Senators have given final passage to a measure (Department of Defense and Full-Year Continuing Appropriations Act – H.R. 1473) that funds government programs for the remainder of this fiscal year by a vote of 81-19. A unanimous consent agreement required 60 votes for passage.
Prior to that action, members voted on two “correcting resolutions” to the budget measure. A unanimous consent agreement required 60 votes for either to pass.
According to the House Rules Committee, passage of one or both of these resolutions would have led the House Clerk to add such language as a “correction” to the final budget legislation.
The first resolution, H.Con.Res. 35, would have defunded the health reform law. It was defeated by a vote of 47-53.
The second, H.Con.Res. 36, would have banned funds for Planned Parenthood. It was defeated by a vote of 42-58.
The House having already passed this budget bill, it now goes to President Obama for his signature.
Majority Leader Harry Reid (D-NV) was able to reach a unanimous consent agreement earlier tonight that locked in votes tomorrow on the budget measure (H.R. 1473) to fund the government for the remainder of this fiscal year.
According to The Hill, Senators “will also vote on two resolutions, one to ban federal funds for Planned Parenthood, another to defund the new healthcare law.”
All votes will be subject to a 60-vote threshold for passage. They will begin shortly after the House finishes their work on the funding measure, which Senators hope will be in the afternoon.
A new “budget estimate released Wednesday shows that the spending bill negotiated between President Barack Obama and House Speaker John Boehner would produce less than 1 percent of the $38 billion in claimed savings by the end of this budget year,” the AP reports.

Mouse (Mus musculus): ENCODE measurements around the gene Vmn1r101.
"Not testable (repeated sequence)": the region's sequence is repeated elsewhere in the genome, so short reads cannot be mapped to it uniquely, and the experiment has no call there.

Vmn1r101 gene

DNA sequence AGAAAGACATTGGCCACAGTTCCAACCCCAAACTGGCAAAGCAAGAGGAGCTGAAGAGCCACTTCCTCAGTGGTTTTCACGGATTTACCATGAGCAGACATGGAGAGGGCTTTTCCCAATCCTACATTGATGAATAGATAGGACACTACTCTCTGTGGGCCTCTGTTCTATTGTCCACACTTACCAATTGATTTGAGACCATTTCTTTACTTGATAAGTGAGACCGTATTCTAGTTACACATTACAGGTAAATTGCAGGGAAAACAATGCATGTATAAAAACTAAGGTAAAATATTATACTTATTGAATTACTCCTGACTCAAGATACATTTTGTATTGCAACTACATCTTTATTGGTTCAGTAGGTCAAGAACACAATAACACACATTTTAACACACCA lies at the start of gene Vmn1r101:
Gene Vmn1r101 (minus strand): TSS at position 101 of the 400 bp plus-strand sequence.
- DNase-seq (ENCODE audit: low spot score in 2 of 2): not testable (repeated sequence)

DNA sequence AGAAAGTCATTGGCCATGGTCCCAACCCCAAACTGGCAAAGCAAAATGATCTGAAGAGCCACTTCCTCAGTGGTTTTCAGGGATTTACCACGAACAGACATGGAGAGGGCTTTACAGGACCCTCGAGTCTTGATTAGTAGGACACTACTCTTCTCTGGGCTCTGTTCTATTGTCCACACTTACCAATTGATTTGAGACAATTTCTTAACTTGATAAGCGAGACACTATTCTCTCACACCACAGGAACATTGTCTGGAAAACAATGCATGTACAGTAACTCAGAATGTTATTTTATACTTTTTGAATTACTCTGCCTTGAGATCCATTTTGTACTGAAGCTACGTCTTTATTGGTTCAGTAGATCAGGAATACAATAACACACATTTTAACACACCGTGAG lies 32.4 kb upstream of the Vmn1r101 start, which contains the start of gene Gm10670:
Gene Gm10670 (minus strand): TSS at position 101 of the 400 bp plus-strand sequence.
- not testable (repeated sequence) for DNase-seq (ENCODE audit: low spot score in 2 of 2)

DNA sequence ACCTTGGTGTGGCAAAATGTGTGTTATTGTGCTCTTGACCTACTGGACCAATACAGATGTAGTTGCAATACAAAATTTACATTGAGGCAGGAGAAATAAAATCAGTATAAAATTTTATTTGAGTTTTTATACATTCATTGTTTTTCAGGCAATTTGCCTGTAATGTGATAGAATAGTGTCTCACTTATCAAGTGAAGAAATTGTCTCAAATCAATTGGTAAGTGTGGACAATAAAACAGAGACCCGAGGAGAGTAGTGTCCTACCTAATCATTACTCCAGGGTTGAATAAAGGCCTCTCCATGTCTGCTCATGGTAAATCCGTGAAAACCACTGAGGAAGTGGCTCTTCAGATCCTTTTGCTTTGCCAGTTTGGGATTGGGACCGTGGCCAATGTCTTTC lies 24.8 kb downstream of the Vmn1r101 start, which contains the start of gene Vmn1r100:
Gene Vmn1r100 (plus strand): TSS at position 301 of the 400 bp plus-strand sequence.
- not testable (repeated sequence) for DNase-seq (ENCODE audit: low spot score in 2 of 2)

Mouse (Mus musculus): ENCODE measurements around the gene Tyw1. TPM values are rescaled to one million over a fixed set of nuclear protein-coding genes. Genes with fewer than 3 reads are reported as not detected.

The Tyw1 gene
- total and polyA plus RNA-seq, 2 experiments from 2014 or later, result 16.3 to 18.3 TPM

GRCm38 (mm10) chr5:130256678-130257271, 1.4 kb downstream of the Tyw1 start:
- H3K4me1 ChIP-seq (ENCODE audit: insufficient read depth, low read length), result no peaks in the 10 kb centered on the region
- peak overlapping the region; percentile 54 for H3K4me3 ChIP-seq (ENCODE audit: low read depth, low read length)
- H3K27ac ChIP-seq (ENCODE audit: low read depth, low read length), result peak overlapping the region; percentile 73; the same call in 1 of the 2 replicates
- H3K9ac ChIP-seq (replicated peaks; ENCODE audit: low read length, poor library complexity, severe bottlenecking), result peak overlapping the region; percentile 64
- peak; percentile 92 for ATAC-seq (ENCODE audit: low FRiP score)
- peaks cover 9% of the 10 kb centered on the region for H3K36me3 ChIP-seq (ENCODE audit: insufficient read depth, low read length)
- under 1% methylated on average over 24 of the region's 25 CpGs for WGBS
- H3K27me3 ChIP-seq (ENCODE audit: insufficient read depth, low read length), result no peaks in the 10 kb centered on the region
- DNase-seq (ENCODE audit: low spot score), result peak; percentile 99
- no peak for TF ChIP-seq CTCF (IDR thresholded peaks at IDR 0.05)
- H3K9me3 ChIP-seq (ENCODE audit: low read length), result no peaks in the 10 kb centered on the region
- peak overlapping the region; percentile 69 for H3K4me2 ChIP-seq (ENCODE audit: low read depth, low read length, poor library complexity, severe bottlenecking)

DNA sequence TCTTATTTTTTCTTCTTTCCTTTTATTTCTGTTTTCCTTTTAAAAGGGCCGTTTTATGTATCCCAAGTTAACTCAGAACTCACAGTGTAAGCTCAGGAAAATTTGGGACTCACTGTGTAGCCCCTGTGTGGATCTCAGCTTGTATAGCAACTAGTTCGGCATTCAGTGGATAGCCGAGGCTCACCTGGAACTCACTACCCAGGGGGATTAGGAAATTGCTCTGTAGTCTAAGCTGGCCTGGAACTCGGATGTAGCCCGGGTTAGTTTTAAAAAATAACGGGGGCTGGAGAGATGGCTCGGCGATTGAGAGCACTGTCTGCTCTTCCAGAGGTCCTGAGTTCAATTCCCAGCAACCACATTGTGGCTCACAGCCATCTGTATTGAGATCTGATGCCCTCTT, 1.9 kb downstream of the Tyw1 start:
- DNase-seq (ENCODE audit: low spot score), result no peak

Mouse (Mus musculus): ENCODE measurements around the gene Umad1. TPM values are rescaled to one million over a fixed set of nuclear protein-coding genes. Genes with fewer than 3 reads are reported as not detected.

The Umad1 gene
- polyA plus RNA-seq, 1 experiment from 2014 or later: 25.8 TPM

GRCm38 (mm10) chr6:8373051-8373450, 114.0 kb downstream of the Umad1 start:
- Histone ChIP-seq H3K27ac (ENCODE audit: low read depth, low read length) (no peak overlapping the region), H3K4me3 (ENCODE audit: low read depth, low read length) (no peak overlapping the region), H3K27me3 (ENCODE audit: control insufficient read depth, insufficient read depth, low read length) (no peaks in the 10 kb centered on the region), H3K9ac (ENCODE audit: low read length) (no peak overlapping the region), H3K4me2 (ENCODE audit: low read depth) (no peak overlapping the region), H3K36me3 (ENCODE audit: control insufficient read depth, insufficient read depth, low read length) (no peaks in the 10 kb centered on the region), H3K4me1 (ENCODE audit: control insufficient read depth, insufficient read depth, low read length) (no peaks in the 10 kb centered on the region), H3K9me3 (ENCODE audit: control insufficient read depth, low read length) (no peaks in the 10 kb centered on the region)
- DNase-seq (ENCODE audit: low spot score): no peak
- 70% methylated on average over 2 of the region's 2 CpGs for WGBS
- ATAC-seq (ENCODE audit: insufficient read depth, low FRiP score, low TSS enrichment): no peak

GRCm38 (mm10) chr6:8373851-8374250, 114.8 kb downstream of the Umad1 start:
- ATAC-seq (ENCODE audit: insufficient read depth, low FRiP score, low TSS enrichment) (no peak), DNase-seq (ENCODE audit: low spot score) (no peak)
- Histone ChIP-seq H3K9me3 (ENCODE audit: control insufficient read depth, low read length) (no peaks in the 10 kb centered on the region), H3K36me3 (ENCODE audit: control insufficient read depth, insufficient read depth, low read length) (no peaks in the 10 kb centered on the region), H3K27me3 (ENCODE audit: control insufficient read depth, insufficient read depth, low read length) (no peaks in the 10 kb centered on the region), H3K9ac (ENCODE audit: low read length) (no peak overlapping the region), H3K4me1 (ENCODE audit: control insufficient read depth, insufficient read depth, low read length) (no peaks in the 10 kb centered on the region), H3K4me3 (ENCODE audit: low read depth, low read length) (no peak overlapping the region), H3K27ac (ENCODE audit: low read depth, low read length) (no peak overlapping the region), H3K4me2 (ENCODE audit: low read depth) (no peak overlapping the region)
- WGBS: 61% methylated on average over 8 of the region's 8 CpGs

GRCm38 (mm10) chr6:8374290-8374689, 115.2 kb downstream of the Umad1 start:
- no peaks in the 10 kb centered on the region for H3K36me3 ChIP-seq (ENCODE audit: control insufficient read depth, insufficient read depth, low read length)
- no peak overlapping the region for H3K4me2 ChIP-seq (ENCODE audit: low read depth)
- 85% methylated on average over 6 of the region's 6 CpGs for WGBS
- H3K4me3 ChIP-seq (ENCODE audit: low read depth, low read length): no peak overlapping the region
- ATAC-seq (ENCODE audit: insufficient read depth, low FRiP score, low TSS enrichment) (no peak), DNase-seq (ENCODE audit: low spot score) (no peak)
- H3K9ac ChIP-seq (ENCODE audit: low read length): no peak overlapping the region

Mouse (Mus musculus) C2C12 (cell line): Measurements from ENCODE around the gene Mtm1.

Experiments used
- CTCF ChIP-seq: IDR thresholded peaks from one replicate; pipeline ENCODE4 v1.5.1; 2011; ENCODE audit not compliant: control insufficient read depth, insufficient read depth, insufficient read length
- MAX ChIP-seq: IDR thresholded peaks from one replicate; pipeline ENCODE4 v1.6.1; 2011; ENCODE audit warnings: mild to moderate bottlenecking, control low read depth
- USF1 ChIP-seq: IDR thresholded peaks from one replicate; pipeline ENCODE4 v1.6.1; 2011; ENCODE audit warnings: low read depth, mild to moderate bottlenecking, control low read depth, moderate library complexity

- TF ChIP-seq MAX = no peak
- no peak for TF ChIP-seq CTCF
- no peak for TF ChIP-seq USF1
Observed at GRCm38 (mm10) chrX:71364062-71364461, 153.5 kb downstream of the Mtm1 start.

The Congressional Budget Office estimate shows that compared with current spending rates the spending bill due for a House vote Thursday would pare just $352 million from the deficit through Sept. 30. About $8 billion in cuts to domestic programs and foreign aid are offset by nearly equal increases in defense spending.
The CBO study confirms that the measure trims $38 billion in new spending authority, but many of the cuts come in slow-spending accounts like water-and-sewer grants that don’t have an immediate deficit impact.
The measure “appears on track to pass the House and Senate this week before a stopgap spending measure expires Friday at midnight despite opposition from some of the GOP’s most ardent budget cutters.”
Senator David Vitter (R-LA) has announced his intention “to vote against a newly negotiated spending bill that trims $38 billion in federal funding over the next six months,” the Times-Picayune reports.
Vitter said the cuts just don’t go far enough.
"I’m voting no on this budget deal because we need a far more meaningful start to saving our country from fiscal ruin," Vitter said. " In the eight days leading up to this deal, we racked up $54 billion in new debt–way more than the proposed cuts. And when you look at the details of the cuts, even that $38 billion isn’t real. We must do far better."
Senator Lindsey Graham (R-SC) is “lamenting a budget omission he said would hit his state’s economy hard,” Talking Points Memo reports. This is in relation to a provision not included in the final budget deal to fund the government for the remainder of this fiscal year.
In fact, Sen. Lindsey Graham (R-SC) was down right incensed over the decision not to include a mere $50,000 for an Army Corps of Engineers study on deepening the Port of Charleston in his home state and vowed to "tie the Senate in knots" by holding up Obama administration nominations.
Graham started a string of angry tweets about the omission early Monday. By the end of the day, he had held a press conference on the issue in Charleston, S.C., and was blaming the Obama administration for failing to include the funding in its budget proposal released in February, arguing that 260,000 jobs are tied to the port.
"Obama Admin made a bad mistake not putting money for CHS port in their budget proposal," he wrote.
"No nominations go forward in Senate until we address CHS port," he tweeted, noting that the provision was not an earmark and applied to a dozen ports across the U.S.